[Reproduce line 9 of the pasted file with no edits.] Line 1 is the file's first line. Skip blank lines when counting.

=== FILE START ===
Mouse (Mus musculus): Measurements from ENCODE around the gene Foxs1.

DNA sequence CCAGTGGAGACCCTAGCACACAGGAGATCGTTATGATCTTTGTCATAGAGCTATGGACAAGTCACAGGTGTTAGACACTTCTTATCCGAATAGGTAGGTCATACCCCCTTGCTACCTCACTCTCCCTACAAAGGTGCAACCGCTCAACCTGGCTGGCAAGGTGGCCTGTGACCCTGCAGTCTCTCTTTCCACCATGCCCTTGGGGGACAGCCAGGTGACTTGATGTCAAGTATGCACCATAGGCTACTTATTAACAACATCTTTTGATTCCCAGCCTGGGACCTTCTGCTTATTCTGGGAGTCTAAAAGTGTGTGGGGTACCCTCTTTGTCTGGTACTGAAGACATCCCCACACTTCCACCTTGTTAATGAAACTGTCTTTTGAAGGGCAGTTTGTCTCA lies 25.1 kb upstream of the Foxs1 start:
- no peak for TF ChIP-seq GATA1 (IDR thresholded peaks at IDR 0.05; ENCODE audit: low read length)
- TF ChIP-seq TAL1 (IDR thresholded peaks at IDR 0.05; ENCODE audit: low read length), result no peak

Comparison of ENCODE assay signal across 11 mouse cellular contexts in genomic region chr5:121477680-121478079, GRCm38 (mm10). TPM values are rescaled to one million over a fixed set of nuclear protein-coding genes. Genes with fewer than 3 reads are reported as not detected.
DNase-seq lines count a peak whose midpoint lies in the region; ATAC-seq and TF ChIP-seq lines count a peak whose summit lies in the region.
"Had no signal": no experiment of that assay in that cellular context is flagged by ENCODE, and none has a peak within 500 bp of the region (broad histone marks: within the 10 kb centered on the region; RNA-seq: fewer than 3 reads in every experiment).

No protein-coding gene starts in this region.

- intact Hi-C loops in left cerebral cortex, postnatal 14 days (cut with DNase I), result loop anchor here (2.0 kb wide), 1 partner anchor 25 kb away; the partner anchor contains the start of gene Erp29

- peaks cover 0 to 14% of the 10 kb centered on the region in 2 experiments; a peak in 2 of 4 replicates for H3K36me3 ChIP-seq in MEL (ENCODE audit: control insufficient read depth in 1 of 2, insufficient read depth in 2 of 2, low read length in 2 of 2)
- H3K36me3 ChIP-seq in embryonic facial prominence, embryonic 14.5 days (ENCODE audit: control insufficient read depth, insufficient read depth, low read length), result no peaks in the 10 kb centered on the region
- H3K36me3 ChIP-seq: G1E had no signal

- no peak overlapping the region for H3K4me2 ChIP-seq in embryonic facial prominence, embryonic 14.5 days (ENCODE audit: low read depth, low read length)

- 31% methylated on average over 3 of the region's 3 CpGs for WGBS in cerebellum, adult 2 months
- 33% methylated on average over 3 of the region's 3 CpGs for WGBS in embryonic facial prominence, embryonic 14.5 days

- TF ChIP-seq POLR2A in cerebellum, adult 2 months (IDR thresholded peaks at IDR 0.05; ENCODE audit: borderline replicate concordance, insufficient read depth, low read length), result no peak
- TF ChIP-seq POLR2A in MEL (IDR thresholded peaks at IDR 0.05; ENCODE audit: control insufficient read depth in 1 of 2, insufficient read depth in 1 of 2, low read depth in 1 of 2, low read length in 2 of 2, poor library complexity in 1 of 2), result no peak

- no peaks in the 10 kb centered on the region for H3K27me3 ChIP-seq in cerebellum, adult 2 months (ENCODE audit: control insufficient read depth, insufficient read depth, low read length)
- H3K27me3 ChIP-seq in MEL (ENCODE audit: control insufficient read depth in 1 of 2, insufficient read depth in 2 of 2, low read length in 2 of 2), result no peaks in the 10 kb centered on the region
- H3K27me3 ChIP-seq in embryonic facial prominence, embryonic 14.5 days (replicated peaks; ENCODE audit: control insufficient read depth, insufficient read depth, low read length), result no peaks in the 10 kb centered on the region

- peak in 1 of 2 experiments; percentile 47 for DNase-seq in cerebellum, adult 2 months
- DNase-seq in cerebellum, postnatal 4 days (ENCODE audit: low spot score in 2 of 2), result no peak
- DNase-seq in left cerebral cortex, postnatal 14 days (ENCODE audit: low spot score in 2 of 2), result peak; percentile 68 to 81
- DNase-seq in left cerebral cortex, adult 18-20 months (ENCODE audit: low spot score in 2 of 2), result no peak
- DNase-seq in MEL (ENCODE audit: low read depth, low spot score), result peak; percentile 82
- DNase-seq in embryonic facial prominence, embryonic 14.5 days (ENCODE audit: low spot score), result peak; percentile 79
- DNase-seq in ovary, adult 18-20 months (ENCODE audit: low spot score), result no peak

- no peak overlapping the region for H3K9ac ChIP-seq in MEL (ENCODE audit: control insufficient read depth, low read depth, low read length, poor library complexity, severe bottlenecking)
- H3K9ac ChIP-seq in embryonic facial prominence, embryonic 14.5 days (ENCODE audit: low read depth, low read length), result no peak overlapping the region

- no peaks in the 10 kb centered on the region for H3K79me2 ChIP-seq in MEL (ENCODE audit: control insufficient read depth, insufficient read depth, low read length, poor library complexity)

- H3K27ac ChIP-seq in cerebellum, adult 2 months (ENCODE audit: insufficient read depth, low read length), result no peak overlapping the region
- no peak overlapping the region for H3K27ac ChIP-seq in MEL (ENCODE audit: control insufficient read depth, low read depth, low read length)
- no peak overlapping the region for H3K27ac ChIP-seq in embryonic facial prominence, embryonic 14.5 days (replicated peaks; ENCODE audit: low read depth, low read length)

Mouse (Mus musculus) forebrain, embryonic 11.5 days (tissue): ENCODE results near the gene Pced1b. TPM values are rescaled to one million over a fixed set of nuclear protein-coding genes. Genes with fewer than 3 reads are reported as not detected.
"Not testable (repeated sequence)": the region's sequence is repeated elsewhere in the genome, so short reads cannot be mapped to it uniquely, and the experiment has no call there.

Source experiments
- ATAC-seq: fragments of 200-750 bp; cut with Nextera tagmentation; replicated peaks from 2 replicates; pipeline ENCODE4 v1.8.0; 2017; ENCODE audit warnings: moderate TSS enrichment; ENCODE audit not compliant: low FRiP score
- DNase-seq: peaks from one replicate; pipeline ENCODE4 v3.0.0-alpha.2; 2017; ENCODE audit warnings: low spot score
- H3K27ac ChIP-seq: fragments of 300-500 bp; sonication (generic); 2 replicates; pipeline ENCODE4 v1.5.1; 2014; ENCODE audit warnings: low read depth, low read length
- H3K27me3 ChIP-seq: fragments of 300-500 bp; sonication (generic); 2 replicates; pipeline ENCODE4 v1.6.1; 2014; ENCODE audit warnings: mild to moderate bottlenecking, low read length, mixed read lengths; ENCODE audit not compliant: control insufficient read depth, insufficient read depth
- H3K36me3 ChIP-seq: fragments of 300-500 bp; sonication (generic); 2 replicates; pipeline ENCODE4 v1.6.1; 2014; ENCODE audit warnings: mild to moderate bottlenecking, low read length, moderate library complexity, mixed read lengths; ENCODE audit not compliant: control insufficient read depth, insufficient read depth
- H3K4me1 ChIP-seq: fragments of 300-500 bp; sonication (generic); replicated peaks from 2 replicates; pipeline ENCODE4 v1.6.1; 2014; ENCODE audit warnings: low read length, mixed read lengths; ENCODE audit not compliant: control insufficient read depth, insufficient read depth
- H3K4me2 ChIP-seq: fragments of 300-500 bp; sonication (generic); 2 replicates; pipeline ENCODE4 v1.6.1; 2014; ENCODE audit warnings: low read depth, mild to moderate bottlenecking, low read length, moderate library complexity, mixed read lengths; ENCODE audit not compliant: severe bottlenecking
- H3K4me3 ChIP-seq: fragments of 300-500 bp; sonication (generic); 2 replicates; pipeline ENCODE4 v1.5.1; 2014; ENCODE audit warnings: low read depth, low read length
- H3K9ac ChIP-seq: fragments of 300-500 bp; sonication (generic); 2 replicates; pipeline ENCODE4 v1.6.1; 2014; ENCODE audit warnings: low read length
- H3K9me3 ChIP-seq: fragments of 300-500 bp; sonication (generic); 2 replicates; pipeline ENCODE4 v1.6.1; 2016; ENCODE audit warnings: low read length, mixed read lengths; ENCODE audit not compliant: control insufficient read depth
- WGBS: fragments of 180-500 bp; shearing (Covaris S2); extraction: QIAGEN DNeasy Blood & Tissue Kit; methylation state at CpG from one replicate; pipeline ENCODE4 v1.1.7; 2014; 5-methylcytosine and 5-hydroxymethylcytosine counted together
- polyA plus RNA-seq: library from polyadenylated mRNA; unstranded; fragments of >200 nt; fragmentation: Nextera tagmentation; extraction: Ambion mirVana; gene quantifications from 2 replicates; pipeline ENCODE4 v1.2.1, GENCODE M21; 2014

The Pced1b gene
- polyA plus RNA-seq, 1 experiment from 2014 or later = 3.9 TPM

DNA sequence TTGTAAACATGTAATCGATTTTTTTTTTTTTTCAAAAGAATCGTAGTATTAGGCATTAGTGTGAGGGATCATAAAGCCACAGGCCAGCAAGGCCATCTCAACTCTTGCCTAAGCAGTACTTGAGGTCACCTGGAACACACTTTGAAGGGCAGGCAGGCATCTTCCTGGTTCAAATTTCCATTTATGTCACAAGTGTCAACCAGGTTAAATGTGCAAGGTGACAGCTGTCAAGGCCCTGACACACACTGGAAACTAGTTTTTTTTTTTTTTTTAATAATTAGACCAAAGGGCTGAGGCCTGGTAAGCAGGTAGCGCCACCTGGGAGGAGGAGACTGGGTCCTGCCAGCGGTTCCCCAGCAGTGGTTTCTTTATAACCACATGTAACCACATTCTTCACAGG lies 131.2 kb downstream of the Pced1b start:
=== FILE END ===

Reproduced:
- intact Hi-C loops in left cerebral cortex, postnatal 14 days (cut with DNase I), result loop anchor here (2.0 kb wide), 1 partner anchor 25 kb away; the partner anchor contains the start of gene Erp29